Somewhat fortified, I ventured late that afternoon to Erdene Zuu Khiid, a 16th-century monastery. The oldest monastery in Mongolia, it was originally built out of the ruins of the capital and has been destroyed and rebuilt many times. When I walked through the gates with their floating Chinese eaves, there was hardly anyone in its vast walled compound. The chapels housing the statues of the Buddhas were under lock and key, and the shadows of temples lay sharp on the ground. I saw a young monk in the distance, trying to ride a bicycle, and his exuberance only seemed to add to the solitude of the monastery.
Beyond the monastery to the east lies the ancient capital of Karakorum, built by Genghis Khan’s son and successor, Ögödei, its boundaries marked by four turtle-shaped rocks. The city was abandoned after Kublai Khan decided in the late 13th century to move the capital to what is now Beijing. But its fame lasted long enough to reach the ears of Marco Polo, who mentioned the city in an account of his travels through Asia. In 1254, William of Rubruck, a Franciscan monk sent by Louis IX to meet the Mongol Khan and make an alliance against Muslims, became the first European to visit the city.
What he saw didn’t impress him much. The Mongol nomads did not produce great architects. But there was no mistaking the extraordinary power that radiated from Karakorum—the power that spread and made Karakorum a household name in places as far away as Iran and India.
To leave the monastery compound and reenter the unfenced expanses of Mongolia; to be told by the Mongolian hawkers selling fake archaeological finds and trinkets that the dusty land of scrub and wild grass where I stood was indeed Karakorum, with no distinguishing sign except for the remaining turtle-shaped rock; to remember that this was once the center of the world, was to be given a unique historical lesson.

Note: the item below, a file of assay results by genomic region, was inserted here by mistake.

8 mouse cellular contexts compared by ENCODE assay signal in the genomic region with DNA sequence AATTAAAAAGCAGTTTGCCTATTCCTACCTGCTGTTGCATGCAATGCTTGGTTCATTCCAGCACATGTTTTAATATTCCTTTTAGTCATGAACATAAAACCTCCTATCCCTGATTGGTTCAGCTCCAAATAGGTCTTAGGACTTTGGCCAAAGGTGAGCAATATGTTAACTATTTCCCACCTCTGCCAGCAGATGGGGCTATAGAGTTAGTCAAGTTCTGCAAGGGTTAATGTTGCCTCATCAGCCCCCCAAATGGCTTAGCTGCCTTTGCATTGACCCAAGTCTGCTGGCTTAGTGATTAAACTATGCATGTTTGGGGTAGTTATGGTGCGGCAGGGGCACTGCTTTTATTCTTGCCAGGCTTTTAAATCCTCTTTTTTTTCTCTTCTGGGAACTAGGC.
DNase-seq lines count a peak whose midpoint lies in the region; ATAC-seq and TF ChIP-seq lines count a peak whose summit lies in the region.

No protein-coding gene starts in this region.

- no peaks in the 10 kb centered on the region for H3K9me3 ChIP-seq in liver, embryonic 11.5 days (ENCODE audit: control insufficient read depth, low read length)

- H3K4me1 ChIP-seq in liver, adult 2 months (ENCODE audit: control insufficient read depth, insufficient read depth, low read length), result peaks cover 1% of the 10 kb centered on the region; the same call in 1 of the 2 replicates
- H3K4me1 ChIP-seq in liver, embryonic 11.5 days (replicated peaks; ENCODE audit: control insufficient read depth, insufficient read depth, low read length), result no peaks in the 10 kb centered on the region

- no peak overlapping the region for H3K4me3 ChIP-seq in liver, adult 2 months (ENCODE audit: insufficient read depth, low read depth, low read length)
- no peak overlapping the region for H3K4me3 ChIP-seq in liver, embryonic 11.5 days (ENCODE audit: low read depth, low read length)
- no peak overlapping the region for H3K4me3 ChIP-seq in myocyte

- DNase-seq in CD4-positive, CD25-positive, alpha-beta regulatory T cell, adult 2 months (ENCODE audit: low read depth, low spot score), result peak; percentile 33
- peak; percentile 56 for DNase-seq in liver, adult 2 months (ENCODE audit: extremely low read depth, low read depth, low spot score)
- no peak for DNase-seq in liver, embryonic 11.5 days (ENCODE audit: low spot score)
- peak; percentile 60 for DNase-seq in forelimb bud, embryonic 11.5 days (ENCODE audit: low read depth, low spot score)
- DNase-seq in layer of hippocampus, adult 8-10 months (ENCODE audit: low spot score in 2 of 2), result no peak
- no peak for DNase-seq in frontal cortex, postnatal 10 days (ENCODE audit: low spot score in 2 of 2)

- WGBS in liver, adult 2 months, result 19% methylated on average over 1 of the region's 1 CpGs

Encircled and diminished by Russian and Chinese powers, and waiting now for Western tourists and investors, modern Mongolia seems very far from its adventurous past. No longer the originator of earthshaking events, or even a valued pawn in the Cold War, it faces the uncertain future of small countries without modern economic bases everywhere. Grappling with inequality, pollution, and political instability, it may look to Genghis Khan’s exploits for emotional succor. But nationalism based upon a memory of the past rather than achievements in the present is usually shallow. Sooner or later, Mongolia will have to make its peace with—and learn to depend upon—China.
This is not as humiliating as it sounds: the American economy, after all, also depends on China. I thought again of the faded grandeur of the Mongols a few weeks after leaving Karakorum when I read the surprising news that President George W. Bush, who is not known for his frequent-flier mileage, had visited Mongolia, mostly to thank the country for its contribution to the war effort in Iraq.
In a speech at Ulaanbaatar, President Bush offered the curious theory that Mongolians were like Americans: hardy frontier people. It wasn’t clear whom the President’s speechwriter had wished to compliment—the Mongolian hosts, whose ancestors had once known "full spectrum dominance," or the powerful visitors, who were aspiring to it. For the Mongolians’ frontier days were long past, and if the memory of their extraordinary conquests spoke of anything now, it was of the transience of nations and empires, and the impermanence of human glory—the melancholy but important truth that Mongolia’s great emptiness still holds.